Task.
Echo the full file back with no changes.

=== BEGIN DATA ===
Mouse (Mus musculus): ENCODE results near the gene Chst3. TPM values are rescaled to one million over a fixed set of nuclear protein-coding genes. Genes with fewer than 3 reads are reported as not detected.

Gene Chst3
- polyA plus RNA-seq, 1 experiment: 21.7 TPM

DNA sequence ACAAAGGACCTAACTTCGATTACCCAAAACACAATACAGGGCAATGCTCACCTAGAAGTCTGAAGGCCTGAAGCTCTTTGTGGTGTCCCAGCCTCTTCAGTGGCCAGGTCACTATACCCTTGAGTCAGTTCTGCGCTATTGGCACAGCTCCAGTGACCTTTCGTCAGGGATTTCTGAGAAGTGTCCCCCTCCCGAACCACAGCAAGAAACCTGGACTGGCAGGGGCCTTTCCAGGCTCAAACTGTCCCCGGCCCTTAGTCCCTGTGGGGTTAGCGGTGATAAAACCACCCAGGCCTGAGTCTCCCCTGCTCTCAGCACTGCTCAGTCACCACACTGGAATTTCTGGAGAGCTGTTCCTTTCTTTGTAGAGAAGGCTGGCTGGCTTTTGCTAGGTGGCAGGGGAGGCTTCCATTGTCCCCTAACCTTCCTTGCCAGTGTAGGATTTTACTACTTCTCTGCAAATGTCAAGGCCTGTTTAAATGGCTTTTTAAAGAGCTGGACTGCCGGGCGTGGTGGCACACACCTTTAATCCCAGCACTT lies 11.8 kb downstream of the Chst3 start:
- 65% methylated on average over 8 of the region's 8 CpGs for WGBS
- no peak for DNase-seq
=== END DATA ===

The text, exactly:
Mouse (Mus musculus): ENCODE results near the gene Chst3. TPM values are rescaled to one million over a fixed set of nuclear protein-coding genes. Genes with fewer than 3 reads are reported as not detected.

Gene Chst3
- polyA plus RNA-seq, 1 experiment: 21.7 TPM

DNA sequence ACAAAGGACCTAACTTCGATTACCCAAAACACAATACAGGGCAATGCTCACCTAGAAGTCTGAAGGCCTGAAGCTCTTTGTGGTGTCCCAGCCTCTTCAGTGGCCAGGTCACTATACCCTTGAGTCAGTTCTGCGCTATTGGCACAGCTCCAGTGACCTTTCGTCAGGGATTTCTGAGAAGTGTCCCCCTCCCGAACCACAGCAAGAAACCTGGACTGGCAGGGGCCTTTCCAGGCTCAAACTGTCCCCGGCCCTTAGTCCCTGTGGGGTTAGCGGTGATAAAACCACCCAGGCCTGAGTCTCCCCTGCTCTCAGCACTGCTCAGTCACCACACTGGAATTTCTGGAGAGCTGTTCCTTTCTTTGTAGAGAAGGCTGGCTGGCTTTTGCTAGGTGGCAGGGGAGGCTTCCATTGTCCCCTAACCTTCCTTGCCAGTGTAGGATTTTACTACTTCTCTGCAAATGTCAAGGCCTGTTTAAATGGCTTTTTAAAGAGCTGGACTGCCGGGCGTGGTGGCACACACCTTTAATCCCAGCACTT lies 11.8 kb downstream of the Chst3 start:
- 65% methylated on average over 8 of the region's 8 CpGs for WGBS
- no peak for DNase-seq